Submitting Insurance Claims for Counseling

Shedding some light on insurance reimbursement.

 

 

Submitting Insurance Claims for Counseling

There are plenty of mental health professionals, like me, who aren’t “paneled” with insurance, meaning we don’t contract with health insurance companies directly. This means insurance won’t pay us directly for our counseling sessions together. But there may be ways to get your insurance to reimburse you for our sessions together – these are called “Out-Of-Network” or OON claims.

Please keep in mind that if you choose to submit out-of-network claims for psychotherapy, this will require more diagnostic information be supplied to the insurance companies, meaning that I need to decide on a mental health diagnosis for you. We will want to have a discussion about whether you are diagnosable and whether you want to share that information with your insurance company – some people don’t want their insurance company to have information about their mental wellness.

Your options for submitting to insurance

First, you can use a worksheet I can supply to help determine if your insurance will reimburse you for mental health counseling. Then you can either:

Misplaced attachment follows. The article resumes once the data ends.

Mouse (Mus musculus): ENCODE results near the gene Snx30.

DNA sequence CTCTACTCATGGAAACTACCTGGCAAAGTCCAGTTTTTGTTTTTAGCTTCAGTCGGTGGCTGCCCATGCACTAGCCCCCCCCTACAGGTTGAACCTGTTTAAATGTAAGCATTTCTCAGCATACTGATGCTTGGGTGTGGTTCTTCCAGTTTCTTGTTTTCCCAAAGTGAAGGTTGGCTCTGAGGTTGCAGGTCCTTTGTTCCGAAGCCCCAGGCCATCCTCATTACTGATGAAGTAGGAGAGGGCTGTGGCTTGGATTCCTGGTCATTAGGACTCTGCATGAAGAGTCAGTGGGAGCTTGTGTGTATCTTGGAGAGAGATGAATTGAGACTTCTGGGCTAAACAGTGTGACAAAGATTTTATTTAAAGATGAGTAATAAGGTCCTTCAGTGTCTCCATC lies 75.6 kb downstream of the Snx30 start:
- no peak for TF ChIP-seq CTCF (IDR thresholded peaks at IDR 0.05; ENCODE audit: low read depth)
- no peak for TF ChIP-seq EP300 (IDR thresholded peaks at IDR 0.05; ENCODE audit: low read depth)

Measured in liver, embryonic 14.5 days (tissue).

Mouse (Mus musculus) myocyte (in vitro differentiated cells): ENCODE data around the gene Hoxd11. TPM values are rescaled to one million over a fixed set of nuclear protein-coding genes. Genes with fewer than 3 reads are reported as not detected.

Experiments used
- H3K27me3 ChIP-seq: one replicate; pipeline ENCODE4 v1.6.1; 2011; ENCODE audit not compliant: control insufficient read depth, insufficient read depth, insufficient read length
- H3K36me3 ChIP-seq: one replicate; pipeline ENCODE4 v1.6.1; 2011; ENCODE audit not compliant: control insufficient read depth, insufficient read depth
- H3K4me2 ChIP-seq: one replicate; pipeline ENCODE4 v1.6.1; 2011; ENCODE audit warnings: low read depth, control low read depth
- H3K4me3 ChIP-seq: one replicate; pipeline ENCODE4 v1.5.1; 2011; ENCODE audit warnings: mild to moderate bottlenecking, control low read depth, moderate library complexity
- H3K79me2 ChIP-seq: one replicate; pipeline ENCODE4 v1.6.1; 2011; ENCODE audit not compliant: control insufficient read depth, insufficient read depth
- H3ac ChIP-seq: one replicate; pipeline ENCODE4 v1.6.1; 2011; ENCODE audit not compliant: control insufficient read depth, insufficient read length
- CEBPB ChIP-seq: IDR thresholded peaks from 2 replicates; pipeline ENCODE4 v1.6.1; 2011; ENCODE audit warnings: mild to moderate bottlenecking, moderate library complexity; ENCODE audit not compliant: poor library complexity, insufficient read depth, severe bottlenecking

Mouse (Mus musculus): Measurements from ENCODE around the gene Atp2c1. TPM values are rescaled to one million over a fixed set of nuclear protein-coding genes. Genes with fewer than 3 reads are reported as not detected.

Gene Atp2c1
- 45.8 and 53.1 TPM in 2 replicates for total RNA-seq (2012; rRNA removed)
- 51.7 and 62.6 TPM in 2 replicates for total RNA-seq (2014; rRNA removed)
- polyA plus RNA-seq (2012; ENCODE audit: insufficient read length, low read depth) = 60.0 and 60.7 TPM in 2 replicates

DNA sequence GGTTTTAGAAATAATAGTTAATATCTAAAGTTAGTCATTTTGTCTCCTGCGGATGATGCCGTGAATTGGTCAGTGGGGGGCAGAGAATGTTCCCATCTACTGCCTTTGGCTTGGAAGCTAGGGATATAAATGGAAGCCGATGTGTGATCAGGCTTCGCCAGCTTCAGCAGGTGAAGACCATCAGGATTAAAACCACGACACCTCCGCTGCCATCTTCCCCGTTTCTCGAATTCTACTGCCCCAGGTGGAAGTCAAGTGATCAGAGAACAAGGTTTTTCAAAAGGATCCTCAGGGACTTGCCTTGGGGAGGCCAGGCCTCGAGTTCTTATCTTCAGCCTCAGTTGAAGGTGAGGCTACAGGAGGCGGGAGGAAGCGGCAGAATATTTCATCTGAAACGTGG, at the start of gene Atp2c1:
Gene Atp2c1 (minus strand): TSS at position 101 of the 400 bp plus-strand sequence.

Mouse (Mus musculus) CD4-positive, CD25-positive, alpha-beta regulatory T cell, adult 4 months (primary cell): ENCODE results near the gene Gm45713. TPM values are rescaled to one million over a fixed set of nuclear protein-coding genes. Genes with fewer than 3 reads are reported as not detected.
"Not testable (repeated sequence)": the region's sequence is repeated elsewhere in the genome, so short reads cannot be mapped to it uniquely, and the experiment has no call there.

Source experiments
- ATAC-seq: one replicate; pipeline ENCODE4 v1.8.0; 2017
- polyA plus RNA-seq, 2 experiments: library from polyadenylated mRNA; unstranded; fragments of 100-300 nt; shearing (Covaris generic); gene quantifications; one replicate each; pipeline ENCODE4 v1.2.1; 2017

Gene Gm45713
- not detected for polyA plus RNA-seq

Manually submit your claims to your insurance company following whatever process they have defined for you.

OR

Use the Better app to submit your claims. This is an iOS app that allows you to take a picture of your bill and then they automatically submit it to your insurance company. Better takes about 10% of the reimbursement for this service.

Of course, either method will still require you to pay out-of-pocket for our sessions at the time of service.

Note: No matter which method you use, if you opt to make out-of-network claims, we take no responsibility for pursuing that claim or for your insurance company’s ability to reimburse you – OON claims are entirely between the client and the insurance company.

Additionally, insurance will generally not cover the cost of career counseling unless it is secondary and related to a diagnosable mental health condition.

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